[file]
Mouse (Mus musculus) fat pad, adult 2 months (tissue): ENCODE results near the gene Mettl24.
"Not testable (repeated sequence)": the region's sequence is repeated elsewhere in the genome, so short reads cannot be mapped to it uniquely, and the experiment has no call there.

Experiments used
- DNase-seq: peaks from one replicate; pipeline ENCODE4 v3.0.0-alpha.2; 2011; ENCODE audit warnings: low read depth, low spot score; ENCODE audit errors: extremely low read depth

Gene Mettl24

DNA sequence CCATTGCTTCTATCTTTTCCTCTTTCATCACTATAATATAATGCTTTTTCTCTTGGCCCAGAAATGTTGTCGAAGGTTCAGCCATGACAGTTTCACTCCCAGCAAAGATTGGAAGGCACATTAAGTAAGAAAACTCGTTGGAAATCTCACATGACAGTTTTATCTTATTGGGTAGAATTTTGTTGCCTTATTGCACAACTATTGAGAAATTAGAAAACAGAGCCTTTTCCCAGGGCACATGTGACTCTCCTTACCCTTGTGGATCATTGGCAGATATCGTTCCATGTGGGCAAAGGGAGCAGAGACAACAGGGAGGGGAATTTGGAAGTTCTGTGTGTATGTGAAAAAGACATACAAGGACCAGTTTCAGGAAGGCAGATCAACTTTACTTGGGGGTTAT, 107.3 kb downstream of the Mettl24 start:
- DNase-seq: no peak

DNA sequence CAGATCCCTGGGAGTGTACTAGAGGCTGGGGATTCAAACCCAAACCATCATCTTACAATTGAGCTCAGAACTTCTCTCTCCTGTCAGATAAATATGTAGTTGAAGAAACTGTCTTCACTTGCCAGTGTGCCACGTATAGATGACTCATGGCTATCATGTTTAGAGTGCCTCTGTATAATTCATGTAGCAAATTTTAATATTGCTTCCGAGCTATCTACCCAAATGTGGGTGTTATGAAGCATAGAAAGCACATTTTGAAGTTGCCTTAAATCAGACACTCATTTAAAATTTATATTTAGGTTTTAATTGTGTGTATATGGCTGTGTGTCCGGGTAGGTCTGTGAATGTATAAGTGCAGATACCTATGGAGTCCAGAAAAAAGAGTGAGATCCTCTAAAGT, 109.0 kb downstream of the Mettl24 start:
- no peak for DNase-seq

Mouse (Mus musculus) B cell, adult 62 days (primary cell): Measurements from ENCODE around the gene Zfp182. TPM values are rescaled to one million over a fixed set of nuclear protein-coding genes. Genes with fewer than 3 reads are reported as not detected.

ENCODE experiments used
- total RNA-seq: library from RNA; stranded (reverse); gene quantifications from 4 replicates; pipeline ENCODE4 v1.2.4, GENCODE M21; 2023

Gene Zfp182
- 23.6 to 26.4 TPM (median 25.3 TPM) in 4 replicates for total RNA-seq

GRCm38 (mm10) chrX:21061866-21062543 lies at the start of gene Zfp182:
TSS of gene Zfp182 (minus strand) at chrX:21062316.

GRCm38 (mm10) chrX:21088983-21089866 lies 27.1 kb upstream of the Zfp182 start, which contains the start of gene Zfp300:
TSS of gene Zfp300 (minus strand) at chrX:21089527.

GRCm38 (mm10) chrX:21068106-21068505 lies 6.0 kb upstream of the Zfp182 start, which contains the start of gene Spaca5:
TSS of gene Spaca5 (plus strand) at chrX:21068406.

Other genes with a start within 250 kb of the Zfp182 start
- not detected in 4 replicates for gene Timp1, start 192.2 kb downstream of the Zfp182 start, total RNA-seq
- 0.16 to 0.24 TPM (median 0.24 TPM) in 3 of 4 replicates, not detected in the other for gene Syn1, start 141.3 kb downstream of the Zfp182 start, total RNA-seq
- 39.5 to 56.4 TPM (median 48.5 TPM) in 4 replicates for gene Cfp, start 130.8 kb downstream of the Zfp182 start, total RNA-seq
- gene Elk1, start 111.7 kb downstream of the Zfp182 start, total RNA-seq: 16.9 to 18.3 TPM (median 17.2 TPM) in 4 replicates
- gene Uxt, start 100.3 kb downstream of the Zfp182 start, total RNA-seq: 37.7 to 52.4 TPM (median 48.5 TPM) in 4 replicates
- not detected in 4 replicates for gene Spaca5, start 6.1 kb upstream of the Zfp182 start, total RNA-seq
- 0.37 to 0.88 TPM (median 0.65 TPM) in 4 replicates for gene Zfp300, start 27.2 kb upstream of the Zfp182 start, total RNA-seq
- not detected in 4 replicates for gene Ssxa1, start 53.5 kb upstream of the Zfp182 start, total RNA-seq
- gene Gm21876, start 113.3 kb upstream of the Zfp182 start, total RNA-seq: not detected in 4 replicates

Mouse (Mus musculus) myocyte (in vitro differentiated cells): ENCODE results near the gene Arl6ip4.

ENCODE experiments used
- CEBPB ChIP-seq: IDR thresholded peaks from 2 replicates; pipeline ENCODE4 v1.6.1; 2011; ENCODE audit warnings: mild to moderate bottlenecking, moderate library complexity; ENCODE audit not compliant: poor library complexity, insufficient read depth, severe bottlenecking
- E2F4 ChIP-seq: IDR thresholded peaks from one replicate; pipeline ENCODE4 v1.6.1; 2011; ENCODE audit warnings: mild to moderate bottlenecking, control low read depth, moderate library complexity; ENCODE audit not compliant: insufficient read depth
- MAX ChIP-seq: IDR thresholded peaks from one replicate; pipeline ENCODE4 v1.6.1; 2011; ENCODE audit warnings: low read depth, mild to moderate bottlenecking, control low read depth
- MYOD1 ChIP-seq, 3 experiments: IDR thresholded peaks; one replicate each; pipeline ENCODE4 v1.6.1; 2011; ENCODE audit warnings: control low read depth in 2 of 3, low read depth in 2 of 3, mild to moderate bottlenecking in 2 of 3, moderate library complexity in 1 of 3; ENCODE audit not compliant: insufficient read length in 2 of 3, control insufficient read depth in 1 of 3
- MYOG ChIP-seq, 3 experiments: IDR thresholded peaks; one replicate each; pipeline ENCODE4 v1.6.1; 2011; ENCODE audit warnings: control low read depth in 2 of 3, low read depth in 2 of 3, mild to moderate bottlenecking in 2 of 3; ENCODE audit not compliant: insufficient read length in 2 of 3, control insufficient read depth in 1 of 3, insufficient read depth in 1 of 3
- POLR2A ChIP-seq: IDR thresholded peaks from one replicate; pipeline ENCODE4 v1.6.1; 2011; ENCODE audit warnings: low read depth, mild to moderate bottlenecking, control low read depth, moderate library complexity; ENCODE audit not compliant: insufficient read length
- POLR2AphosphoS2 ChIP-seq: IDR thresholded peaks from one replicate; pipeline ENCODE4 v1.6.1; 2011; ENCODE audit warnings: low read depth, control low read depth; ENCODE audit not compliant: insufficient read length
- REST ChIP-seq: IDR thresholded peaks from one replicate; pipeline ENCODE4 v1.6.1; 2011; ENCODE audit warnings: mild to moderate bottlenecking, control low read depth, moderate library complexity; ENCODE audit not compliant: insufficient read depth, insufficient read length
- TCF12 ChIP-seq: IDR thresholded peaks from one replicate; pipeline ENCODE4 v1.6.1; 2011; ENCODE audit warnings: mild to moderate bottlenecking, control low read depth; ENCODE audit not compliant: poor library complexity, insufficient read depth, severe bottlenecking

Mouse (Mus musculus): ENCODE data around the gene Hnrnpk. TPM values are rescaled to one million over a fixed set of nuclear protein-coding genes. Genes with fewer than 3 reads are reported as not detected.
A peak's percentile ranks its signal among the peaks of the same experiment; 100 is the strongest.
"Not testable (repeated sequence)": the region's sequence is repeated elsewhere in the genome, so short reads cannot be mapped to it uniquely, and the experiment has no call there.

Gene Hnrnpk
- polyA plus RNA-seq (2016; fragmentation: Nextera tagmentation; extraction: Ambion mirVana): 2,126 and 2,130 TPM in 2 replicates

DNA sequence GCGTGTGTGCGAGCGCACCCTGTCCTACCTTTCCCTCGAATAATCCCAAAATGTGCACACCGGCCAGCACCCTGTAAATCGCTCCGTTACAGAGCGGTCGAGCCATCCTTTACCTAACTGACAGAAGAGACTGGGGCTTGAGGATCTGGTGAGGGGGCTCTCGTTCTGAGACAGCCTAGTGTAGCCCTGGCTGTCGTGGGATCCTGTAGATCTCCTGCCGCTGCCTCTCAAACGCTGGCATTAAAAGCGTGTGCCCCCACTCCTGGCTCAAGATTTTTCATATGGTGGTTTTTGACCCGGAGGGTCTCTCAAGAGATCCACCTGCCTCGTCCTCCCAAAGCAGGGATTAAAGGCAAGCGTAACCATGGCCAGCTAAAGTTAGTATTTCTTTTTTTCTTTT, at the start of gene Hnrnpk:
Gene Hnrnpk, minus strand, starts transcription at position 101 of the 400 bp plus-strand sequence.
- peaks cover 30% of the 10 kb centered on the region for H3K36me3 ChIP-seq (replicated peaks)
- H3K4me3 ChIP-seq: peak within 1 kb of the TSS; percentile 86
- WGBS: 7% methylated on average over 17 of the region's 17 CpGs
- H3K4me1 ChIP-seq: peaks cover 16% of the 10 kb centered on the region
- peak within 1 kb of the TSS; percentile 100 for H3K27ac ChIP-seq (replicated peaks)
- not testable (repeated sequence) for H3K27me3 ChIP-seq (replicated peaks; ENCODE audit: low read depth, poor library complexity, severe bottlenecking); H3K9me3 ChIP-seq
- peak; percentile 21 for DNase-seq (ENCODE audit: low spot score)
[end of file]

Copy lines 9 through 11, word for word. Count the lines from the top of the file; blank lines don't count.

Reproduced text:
- no peak for DNase-seq

Mouse (Mus musculus) B cell, adult 62 days (primary cell): Measurements from ENCODE around the gene Zfp182. TPM values are rescaled to one million over a fixed set of nuclear protein-coding genes. Genes with fewer than 3 reads are reported as not detected.

ENCODE experiments used